Offshore Ship Designers helps to harness marine renewable energyCompany News // September 3, 2010
Offshore Ship Designer's first project in the marine renewable energy field will shortly be commencing on site trials in the UK's Humber estuary.
By applying its experience and design knowledge, OSD has helped UK company Neptune Renewable Energy Ltd (NREL) to develop an innovative device to capture the potential of tidal stream energy. The Proteus NP1000 full scale demonstrator will harness tidal currents to produce at least 1000 MWh/year of electrical energy.
Michiel Wijsmuller, managing director of OSD, says, “There are plenty of
innovative ideas on how to turn marine energy into usable power on the energy network. However, it takes solid marine engineering skills and design experience to turn these novel ideas into practical workable solutions, and that is where OSD comes in."
"The basic and detailed design of the NREL patented concept was developed in OSD-IMT's offices in the UK. The target capital cost per megawatt of power generating capability of the device is very competitive with wind power generation and, unlike wind, tidal stream power is continuous and not intermittent.”
The original concept for the tidal current generator was developed at the University of Hull, where initial CFD, mathematical and physical modelling was carried out.
In 2008 Neptune Renewable Energy Ltd was able to secure private investment to enable funding of the full scale demonstrator, and OSD turned the concept into reality with a full structural design to Lloyds Register approval, advice on equipment sourcing and building supervision.
The NP1000 is a catamaran type structure 20m in length, 14m wide weighing more than 150 tonnes. It was built in Sunderland under the supervision of OSD-IMT and was transported by barge to Hull where performance trials to validate the concept will be undertaken.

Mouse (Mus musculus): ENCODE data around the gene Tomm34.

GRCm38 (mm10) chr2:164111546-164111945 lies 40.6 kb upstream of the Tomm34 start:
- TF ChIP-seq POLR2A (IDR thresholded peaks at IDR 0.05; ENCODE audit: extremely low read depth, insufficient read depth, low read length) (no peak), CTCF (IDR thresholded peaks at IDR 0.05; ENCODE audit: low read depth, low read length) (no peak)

Installed in the steel hull is a 6m x 6m vertical axis crossflow turbine mounted within a patented, asymmetrical Venturi diffuser duct. The vertical turbine shaft connects through a right angle gearbox to two permanent magnet DC generators mounted in an aluminium deck house. The power is cabled ashore and connected to the grid via industrial regenerative drives and control systems.
The device is designed so that almost all maintenance and component replacement can be carried out on site. The NP1000 will be moored in the free stream to minimise environmental impact and operates equally efficiently for both flood and ebb currents.
The rotor is maintained at optimal power output by means of computer controlled shutters within the duct.
Future plans following full scale onsite tests are to install a further ten units in the Humber. There are at least ten more estuary sites around the UK, and hundreds worldwide, which potentially could support this new technology.
Says Wijsmuller, “OSD aims to use its experience to help other renewable energy projects to develop. It is the ultimate in recycling, using existing experience and technology to move renewable energy from the innovation stage to real power production.”